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Balsa & Bass Wood baits
3 replies to this topic
Posted 04 October 2008 - 05:56 PM
I have seen many paint jobs of crank baits for some time now and am very impressed!
I have been painting Plastic baits with Vinal Paints and had limited sucess, how ever never the results you guy's get. I air brush and would call my self a intermediate beginner.
I want to start painting and making my balsa and basswood baits and I know vynial paints will not work.!
Would some one please take me under their wing and let me know what paints to use and the colors that give you such beautiful results. I'm about to go broke buying everything and not getting good results
Posted 04 October 2008 - 11:31 PM
I think a majority of guys on TU use acrylic latex paint formulated for airbrushing. It's relatively cheap, less toxic, comes in a wide array of colors, and cleans up with soap and water. Createx and Smith Wildlife Colors are my favorites but there are other brands like Van Dyke Translatex and Polytranspar. Find them at Dixie Art or various taxidermy-centric websites. Createx is available at hobby shops and is the most popular brand but I like to use some Wildlife colors to fill out Createx's rather basic color palette. You'll need a white for color basecoating, black, brown, gray, neon yellow (aka chartreuse), pearl white, orange, red, plus light and dark shades of green and blue. You can mix them to get intermediate shades. I like transparent colors to overlay color over color and get more depth in the finish. You can see through light coats of transparent color but they're opaque when applied in thicker coats. How to start? Just blast away! Read tutorials about airbrushing on airbrush websites for techniques. It's really a eye-brain-hand skill that takes practice to develop: you learn and get better only by doing it.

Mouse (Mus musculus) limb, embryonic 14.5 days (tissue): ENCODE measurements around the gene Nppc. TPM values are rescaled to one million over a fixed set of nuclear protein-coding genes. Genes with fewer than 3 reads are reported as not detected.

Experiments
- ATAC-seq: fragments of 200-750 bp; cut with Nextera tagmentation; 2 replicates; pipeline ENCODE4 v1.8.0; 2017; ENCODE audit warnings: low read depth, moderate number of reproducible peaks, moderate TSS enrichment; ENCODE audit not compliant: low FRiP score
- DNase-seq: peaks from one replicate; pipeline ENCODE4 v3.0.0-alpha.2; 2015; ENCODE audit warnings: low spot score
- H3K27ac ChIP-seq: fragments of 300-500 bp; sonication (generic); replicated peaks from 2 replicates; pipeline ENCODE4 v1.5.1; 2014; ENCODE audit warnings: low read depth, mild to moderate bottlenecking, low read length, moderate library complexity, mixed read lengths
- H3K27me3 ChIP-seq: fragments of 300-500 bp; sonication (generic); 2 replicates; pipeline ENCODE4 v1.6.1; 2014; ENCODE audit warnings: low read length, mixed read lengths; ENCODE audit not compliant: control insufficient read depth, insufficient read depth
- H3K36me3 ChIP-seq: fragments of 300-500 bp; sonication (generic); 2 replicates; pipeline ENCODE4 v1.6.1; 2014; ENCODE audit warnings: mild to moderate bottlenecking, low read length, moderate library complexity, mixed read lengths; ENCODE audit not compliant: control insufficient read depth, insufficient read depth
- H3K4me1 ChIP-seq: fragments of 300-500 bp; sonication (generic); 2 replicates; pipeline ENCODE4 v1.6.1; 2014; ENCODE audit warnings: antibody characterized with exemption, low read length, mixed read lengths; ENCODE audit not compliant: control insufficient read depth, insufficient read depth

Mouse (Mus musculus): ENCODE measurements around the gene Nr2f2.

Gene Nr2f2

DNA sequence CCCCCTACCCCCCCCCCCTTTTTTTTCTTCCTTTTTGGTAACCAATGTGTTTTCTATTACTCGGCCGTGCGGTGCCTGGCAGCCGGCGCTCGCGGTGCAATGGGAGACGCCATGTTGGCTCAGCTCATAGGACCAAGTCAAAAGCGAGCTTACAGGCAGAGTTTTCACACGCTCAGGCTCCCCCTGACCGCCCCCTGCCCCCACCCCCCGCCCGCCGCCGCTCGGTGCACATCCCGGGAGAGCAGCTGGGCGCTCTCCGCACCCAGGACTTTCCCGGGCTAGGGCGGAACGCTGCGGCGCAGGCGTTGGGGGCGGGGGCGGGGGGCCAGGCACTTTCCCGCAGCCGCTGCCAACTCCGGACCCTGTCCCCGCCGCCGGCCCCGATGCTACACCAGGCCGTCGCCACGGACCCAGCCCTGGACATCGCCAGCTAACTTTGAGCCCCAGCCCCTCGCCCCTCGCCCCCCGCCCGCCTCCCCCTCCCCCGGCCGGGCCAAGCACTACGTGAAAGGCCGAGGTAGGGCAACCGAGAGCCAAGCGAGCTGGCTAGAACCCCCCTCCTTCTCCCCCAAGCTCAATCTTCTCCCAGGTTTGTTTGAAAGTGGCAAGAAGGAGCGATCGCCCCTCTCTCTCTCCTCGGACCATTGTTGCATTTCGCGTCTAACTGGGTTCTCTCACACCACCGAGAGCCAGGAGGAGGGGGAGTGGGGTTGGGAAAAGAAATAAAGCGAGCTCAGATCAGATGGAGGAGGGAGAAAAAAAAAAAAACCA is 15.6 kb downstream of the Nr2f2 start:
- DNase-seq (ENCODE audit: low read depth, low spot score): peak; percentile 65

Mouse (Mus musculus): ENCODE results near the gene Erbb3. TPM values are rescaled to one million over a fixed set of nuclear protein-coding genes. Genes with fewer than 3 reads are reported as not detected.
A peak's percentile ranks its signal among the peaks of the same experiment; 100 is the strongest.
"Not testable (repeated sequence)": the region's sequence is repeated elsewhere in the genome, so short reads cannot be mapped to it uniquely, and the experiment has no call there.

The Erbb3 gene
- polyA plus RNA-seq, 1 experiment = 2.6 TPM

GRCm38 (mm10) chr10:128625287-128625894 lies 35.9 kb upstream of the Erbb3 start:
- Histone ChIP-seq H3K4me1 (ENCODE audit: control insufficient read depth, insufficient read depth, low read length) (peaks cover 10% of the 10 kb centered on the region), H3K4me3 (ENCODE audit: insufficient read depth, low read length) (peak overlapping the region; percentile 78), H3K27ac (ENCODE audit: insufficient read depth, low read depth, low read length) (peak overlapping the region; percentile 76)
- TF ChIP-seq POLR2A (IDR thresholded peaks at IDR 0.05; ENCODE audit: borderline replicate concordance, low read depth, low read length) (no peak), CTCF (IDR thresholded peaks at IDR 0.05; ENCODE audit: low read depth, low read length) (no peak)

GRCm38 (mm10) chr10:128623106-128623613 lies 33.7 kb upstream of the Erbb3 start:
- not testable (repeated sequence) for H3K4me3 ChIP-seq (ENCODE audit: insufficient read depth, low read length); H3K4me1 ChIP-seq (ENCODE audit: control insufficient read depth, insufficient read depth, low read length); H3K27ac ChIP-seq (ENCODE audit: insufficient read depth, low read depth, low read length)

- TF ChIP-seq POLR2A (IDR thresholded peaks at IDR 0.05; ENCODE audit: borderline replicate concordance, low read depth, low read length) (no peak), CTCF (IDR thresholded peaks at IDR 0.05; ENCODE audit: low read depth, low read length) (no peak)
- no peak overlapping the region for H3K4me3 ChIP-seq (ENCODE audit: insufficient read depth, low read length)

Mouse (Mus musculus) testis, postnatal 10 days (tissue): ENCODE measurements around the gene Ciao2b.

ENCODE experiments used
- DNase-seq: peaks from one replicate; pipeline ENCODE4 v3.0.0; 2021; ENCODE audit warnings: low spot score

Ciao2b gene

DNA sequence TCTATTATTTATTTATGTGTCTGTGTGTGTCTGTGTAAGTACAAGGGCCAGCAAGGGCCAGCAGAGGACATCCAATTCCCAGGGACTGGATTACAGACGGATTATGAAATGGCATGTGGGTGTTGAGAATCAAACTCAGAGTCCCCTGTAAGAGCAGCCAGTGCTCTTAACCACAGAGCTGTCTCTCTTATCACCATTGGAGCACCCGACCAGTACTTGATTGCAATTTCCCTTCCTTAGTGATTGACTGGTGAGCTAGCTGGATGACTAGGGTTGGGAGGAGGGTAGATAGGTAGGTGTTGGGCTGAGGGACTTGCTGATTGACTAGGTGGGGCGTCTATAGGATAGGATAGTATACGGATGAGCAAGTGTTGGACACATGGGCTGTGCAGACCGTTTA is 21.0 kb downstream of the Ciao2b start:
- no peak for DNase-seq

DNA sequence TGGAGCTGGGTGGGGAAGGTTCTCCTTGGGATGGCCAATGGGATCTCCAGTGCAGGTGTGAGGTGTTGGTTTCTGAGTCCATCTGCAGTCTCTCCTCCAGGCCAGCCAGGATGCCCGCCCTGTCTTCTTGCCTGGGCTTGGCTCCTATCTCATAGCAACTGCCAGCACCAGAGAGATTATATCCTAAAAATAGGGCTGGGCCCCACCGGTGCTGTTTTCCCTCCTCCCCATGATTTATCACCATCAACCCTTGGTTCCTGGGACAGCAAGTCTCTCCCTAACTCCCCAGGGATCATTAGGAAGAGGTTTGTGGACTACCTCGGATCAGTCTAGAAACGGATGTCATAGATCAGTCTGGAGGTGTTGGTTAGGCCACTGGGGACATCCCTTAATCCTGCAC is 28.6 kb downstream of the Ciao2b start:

Posted 05 October 2008 - 12:14 AM
The guys here favour acrylic paints because of their user friendliness and lack of toxins. Createx seem to be the most popular but there are many brands available. I would start with those and get a set of base colors initially as you will be able to mix most colors to your requirements, a little tip here is that a hair dryer is very handy as it will speed the drying process dramatically. As you progress you may wish to look at nitro cellulose paints, I use them and I know KCdano uses nitro as well, I think they are far superior to acrylic (that comment will put the cat among the pigeons ) but of course there are more health issues with nitro's and these are well documented on this board and the web, if used they require special precautions and should be used carefully. BobP's comment about base coat is very relevant, this is the single most important part of a paint job, get this right and the top coats will be more successful, base coats are almost exclusively white or grey.
I have always been in awe of some of the talent displayed in the gallery and have realized that it is a skill that takes many years to perfect, I think you should learn to crawl first, then walk before attempting to run . The simplest of paint jobs will catch fish, some of my most successful lures are plain white with a red head that anyone could paint. I personally am a novice painter and still in the learning curve so my paint jobs are still on the simple side.
Good luck and don't forget to post your efforts on the board regardless of perceived quality, don't be too self critical.
Posted 05 October 2008 - 09:36 AM
philB & BobP
I thank you both for the information, I am some what computer chalenged and have yet to figure out how to post photos of my work. I will try to post photos when I learn how.
Again thank you very much for the input. It is much needed.